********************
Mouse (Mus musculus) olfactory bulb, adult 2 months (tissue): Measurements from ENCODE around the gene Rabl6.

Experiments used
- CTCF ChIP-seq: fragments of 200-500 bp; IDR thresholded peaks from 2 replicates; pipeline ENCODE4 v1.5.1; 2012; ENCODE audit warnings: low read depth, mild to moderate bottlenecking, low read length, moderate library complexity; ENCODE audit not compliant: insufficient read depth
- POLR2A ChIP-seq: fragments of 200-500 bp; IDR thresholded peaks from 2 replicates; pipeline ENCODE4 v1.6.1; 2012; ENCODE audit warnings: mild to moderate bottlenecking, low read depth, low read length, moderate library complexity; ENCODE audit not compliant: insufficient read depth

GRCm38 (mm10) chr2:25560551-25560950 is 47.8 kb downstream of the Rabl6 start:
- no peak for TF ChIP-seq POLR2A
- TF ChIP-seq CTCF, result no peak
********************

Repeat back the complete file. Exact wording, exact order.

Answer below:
Mouse (Mus musculus) olfactory bulb, adult 2 months (tissue): Measurements from ENCODE around the gene Rabl6.

Experiments used
- CTCF ChIP-seq: fragments of 200-500 bp; IDR thresholded peaks from 2 replicates; pipeline ENCODE4 v1.5.1; 2012; ENCODE audit warnings: low read depth, mild to moderate bottlenecking, low read length, moderate library complexity; ENCODE audit not compliant: insufficient read depth
- POLR2A ChIP-seq: fragments of 200-500 bp; IDR thresholded peaks from 2 replicates; pipeline ENCODE4 v1.6.1; 2012; ENCODE audit warnings: mild to moderate bottlenecking, low read depth, low read length, moderate library complexity; ENCODE audit not compliant: insufficient read depth

GRCm38 (mm10) chr2:25560551-25560950 is 47.8 kb downstream of the Rabl6 start:
- no peak for TF ChIP-seq POLR2A
- TF ChIP-seq CTCF, result no peak